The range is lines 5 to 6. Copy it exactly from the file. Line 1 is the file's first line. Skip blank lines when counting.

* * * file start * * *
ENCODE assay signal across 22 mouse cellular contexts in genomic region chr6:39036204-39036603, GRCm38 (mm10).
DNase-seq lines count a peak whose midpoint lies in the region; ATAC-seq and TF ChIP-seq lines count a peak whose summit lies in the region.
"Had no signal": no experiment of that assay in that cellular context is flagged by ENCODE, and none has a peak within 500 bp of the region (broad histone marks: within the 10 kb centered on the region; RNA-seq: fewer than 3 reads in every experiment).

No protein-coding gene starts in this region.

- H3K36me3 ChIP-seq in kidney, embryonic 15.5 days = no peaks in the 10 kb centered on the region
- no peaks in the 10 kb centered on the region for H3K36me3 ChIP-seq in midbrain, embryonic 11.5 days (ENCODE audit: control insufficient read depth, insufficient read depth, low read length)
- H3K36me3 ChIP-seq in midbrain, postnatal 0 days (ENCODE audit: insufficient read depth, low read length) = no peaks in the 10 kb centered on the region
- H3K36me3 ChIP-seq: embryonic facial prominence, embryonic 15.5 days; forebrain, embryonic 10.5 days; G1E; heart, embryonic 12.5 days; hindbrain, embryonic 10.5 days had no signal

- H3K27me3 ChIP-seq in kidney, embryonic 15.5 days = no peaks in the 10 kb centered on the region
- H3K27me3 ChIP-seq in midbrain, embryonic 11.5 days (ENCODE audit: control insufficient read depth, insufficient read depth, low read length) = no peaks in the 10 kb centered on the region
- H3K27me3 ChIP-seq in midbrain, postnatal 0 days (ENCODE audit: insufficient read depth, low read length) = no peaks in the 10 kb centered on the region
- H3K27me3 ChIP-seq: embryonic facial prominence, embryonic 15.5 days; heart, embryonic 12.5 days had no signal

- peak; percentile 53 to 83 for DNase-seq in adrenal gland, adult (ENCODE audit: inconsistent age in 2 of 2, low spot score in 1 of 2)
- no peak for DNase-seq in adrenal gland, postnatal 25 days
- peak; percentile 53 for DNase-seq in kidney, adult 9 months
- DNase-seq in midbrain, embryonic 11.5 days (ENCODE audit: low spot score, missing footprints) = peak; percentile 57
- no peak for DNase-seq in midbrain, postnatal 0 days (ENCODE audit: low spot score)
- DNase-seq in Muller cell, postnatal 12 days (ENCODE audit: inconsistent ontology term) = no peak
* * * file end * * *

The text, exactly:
- H3K36me3 ChIP-seq in kidney, embryonic 15.5 days = no peaks in the 10 kb centered on the region
- no peaks in the 10 kb centered on the region for H3K36me3 ChIP-seq in midbrain, embryonic 11.5 days (ENCODE audit: control insufficient read depth, insufficient read depth, low read length)